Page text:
A. E. Van Vogt Quotes
“You assume far too readily that man is a paragon of justice, forgetting, apparently, that he has a long and savage history. He has killed other animals not only for meat but for pleasure; he has enslaved his neighbors, murdered his opponents, and obtained the most unholy sadistical joy from the agony of others. It is not impossible that we shall, in the course of our travels, meet other intelligent creatures far more worthy than man to rule the universe.”
“His mind, grooved through the uncounted ages to ultimate despair, soared up insanely. His legs and arms glistened like tongues of living fire as they writhed and twisted in the light that blazed from the portholes. His mouth, a gash in his caricature of a human head, slavered a white frost that floated away in little frozen globules.”
“Contentedly sat the old woman. Soon now, the sea would hold no terrors, and the blinds wouldn't have to be down, nor the windows shut; she would even be able to walk along the shore at midnight as of old; and they, whom she had deserted so long ago, would once more shrink from the irresistable energy aura of her new, young body.
The sound of the sea came to her, where she sat so quietly; calm sound at first, almost gentle in the soft sibilation of each wave thrust. Farther out, the voices of the water were louder, more raucous, blatantly confident, but the meaning of what they said was blurred by the distance, a dim, clamorous confusion that rustled discordantly out of the gathering night.
She shouldn't be aware of night falling, when the blinds were drawn.
“I looked up its history, and, surprisingly, it has quite a history. You know how in Europe they make you study a lot of stuff about the old alchemists and all that kind of stuff, to give you an historical grounding.'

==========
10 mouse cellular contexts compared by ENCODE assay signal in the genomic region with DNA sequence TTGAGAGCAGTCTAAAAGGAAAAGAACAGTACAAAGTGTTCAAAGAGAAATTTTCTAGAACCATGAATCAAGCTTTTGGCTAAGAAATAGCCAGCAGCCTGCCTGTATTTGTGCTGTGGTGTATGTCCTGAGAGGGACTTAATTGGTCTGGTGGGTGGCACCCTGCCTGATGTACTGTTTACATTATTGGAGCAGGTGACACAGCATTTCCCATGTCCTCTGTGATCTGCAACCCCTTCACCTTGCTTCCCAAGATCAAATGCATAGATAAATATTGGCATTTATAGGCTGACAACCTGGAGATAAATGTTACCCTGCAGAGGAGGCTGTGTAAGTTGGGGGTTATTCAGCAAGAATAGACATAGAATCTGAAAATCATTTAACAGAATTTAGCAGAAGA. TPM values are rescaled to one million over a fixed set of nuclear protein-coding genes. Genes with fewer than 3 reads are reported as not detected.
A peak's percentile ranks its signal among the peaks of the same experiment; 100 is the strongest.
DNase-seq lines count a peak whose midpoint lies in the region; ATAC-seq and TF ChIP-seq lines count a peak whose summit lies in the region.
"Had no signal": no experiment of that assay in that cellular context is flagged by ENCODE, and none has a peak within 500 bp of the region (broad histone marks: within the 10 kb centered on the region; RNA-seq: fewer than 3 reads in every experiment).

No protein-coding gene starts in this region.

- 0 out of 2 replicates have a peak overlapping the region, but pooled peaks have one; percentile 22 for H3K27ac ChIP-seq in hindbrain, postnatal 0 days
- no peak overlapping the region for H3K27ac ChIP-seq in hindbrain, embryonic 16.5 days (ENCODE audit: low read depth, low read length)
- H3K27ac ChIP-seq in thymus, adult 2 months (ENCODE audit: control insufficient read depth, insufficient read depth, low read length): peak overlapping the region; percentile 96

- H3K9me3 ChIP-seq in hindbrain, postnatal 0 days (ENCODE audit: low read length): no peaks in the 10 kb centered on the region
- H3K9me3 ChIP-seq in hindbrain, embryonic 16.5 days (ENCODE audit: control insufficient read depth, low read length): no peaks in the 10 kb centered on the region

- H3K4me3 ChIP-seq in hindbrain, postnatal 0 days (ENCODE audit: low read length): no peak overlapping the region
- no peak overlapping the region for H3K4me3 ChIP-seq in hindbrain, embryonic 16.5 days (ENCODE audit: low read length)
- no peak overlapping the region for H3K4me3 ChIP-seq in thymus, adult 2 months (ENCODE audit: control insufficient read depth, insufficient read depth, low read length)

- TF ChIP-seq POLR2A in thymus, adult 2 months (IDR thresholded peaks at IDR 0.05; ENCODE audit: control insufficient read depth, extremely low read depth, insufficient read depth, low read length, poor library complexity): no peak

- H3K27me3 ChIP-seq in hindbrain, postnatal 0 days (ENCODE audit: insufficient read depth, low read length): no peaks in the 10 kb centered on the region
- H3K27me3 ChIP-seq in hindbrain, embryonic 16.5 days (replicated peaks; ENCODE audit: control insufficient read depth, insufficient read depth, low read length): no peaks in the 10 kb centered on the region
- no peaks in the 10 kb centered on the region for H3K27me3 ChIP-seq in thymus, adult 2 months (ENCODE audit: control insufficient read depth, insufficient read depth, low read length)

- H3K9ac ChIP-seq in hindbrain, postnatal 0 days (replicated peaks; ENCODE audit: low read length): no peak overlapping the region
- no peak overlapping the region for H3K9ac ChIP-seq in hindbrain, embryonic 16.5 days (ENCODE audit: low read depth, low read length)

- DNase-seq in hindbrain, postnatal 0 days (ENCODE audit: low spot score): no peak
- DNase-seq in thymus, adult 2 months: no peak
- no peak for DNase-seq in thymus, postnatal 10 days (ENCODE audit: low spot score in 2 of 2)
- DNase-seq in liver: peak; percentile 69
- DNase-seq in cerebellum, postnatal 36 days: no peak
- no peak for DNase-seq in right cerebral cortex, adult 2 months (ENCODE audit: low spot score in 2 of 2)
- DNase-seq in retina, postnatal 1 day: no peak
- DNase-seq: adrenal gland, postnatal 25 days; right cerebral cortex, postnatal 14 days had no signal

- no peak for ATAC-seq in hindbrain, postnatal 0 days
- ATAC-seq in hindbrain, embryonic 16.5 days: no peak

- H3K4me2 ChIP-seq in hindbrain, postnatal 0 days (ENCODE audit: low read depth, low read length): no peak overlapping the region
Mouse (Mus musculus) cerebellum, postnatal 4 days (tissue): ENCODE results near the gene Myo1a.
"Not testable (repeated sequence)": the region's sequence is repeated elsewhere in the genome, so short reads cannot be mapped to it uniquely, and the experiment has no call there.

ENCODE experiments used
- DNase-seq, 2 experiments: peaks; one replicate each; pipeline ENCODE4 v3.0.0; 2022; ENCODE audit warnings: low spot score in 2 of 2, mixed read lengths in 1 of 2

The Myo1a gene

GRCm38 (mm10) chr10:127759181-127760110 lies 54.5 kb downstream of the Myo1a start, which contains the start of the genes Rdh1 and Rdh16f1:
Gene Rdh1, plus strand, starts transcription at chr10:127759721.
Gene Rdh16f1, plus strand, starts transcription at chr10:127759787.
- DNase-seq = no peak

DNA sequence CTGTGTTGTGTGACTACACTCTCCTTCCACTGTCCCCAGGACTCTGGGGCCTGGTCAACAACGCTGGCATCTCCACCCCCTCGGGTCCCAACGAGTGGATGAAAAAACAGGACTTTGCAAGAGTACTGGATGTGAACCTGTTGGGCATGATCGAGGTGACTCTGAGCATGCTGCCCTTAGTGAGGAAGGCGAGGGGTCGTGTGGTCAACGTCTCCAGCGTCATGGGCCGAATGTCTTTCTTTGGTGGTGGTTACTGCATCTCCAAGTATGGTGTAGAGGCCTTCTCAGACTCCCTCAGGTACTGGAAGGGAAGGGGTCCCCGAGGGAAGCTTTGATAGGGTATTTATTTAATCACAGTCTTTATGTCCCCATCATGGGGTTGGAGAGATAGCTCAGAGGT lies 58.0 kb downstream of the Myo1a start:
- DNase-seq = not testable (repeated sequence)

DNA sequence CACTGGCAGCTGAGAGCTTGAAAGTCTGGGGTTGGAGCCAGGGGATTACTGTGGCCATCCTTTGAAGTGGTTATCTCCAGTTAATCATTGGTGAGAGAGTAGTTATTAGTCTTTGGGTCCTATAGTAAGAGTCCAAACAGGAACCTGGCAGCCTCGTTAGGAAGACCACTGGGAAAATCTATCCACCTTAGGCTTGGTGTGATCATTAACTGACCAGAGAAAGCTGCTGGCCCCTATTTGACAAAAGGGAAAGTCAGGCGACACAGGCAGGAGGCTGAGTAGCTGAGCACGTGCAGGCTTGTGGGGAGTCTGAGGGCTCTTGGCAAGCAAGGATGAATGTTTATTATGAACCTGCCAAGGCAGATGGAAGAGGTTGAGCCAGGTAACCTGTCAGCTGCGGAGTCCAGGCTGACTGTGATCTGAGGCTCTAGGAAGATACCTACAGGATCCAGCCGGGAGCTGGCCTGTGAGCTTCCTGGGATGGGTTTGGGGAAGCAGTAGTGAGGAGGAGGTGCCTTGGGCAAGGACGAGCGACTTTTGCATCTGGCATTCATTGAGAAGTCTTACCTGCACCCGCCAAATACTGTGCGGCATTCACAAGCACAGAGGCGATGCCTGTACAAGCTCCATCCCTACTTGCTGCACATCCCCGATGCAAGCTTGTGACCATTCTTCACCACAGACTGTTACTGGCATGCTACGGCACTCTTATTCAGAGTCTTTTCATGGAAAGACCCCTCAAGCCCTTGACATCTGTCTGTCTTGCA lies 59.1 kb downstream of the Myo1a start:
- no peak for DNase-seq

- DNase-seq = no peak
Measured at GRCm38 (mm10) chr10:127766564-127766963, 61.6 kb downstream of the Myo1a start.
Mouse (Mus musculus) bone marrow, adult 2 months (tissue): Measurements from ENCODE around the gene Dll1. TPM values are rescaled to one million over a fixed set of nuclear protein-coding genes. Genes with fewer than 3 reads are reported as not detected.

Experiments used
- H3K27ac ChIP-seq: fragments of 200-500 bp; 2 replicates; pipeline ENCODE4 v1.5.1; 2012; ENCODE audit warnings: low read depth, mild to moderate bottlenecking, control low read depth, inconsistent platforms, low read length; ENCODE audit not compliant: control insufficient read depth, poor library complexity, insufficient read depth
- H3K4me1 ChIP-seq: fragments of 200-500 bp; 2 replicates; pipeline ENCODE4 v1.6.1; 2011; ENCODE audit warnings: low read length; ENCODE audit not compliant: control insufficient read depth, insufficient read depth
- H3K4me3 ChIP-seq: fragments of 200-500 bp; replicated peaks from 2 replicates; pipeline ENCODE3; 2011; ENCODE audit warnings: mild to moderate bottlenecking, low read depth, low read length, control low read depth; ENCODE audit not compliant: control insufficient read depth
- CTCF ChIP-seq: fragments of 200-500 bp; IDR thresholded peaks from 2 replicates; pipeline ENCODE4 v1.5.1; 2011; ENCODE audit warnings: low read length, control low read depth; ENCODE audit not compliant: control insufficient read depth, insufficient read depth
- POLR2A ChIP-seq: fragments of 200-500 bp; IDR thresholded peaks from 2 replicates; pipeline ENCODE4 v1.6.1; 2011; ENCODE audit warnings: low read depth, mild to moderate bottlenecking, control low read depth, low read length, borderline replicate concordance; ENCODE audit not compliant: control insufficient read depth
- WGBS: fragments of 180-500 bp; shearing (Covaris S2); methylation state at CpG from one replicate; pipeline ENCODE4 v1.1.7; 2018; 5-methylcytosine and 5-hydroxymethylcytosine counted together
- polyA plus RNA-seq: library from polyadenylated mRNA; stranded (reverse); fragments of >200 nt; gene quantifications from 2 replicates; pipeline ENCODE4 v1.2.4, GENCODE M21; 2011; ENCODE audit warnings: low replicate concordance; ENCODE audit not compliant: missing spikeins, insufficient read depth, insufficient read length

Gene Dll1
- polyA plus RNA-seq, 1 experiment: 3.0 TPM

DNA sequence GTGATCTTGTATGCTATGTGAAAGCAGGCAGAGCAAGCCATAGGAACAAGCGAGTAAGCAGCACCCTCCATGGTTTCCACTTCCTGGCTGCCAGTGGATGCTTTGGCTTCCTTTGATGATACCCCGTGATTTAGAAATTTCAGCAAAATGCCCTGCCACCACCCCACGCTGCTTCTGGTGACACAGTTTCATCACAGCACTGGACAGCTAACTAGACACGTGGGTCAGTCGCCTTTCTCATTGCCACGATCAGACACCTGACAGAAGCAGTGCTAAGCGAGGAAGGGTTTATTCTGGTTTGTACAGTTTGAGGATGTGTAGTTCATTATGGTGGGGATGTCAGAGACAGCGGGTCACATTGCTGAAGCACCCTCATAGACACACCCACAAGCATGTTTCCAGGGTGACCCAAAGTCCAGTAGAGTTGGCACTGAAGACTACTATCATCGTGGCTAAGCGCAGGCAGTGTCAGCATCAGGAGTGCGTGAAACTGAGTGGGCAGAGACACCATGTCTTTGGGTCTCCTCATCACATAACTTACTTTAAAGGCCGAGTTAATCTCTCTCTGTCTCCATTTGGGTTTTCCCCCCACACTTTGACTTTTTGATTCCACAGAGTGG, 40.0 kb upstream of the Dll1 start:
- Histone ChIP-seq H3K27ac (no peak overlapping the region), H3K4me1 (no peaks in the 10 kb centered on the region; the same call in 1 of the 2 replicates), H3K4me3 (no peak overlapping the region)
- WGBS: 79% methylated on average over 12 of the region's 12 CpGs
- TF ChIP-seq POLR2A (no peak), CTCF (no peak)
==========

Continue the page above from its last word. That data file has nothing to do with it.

Kemp laughed. 'You haven't got a witch around your place by any chance?'
'Eh!' The exclamation almost burned Marson's lips. He fought hard to hide the tremendousness of that shock.
Kemp laughed again. 'According to 'Die Geschichte der Zauberinnen' by the Austrian, Karl Gloeck, Hydrodendon Barelia is the modem name for the sinister witch's weed of antiquity. I'm not talking about the special witches of our Christian lore, with their childish attributes, but the old tribe of devil's creatures that came out of prehistory, regular full-blooded sea witches. It seems when each successive body gets old, they choose a young woman's body, attune themselves to it by living with the victim, and take possession any time after midnight of the first full moon period following the 21st of June. Witch's weed is supposed to make the entry easier. Gloeck says... why, what's the matter, sir?'
His impulse, his wild and terrible impulse, was to babble the whole story to Kemp. With a gigantic effort, he stopped himself; for Kemp, though he might talk easily of witches, was a scientist to the depths of his soul.
“The mist enveloped her form. She was lifted into it, then instantly dropped. Swiftly, the mist retreated to the window.
It was gone. The old woman lay flat on her back, eyes open and staring; her mouth open, too, unprettily.
That was the over-all effect - the utter lack of anything beautiful.
“To the men, darkness made no difference. The Space Beagle crouched on a vast plain of jagged metal. Every porthole shed light. Great searchlights poured added illumination on rows of engines that were tearing enormous holes into the all-iron world. At the beginning, the iron was fed into a single manufacturing machine, which turned out unstable iron torpedoes at the rate of one every minute, and immediately launched them into space. By dawn of the next morning, the manufacturing machine itself began to be manufactured, and additional robot feeders poured raw iron into each new unit. Soon, a hundred, then thousands of manufacturing machines were turning out those slim, dark torpedoes. In ever greater numbers they soared into the surrounding night, scattering their radioactive substance to every side. For thirty thousand years those torpedoes would shed their destroying atoms. They were designed to remain within the gravitational field of their galaxy, but never to fall on a planet or into a sun.”